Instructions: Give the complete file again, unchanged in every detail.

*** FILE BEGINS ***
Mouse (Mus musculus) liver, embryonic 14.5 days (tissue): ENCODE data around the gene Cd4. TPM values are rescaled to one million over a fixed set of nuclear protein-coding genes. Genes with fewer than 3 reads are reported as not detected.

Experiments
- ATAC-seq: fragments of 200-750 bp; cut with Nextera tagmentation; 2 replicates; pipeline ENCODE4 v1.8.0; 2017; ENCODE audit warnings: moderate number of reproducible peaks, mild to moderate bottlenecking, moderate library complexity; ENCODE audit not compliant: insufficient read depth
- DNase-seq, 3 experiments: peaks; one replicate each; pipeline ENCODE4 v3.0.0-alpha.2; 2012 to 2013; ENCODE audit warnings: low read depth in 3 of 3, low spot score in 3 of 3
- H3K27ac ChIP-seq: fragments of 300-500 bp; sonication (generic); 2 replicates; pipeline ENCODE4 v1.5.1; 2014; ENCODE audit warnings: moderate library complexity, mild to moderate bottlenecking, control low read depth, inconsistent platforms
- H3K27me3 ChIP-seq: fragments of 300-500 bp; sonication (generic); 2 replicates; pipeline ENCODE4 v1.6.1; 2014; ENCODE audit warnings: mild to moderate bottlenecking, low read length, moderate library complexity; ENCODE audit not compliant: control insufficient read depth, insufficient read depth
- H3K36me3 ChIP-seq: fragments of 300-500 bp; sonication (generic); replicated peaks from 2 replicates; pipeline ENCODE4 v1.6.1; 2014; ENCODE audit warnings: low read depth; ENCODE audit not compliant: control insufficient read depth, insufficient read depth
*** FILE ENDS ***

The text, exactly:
Mouse (Mus musculus) liver, embryonic 14.5 days (tissue): ENCODE data around the gene Cd4. TPM values are rescaled to one million over a fixed set of nuclear protein-coding genes. Genes with fewer than 3 reads are reported as not detected.

Experiments
- ATAC-seq: fragments of 200-750 bp; cut with Nextera tagmentation; 2 replicates; pipeline ENCODE4 v1.8.0; 2017; ENCODE audit warnings: moderate number of reproducible peaks, mild to moderate bottlenecking, moderate library complexity; ENCODE audit not compliant: insufficient read depth
- DNase-seq, 3 experiments: peaks; one replicate each; pipeline ENCODE4 v3.0.0-alpha.2; 2012 to 2013; ENCODE audit warnings: low read depth in 3 of 3, low spot score in 3 of 3
- H3K27ac ChIP-seq: fragments of 300-500 bp; sonication (generic); 2 replicates; pipeline ENCODE4 v1.5.1; 2014; ENCODE audit warnings: moderate library complexity, mild to moderate bottlenecking, control low read depth, inconsistent platforms
- H3K27me3 ChIP-seq: fragments of 300-500 bp; sonication (generic); 2 replicates; pipeline ENCODE4 v1.6.1; 2014; ENCODE audit warnings: mild to moderate bottlenecking, low read length, moderate library complexity; ENCODE audit not compliant: control insufficient read depth, insufficient read depth
- H3K36me3 ChIP-seq: fragments of 300-500 bp; sonication (generic); replicated peaks from 2 replicates; pipeline ENCODE4 v1.6.1; 2014; ENCODE audit warnings: low read depth; ENCODE audit not compliant: control insufficient read depth, insufficient read depth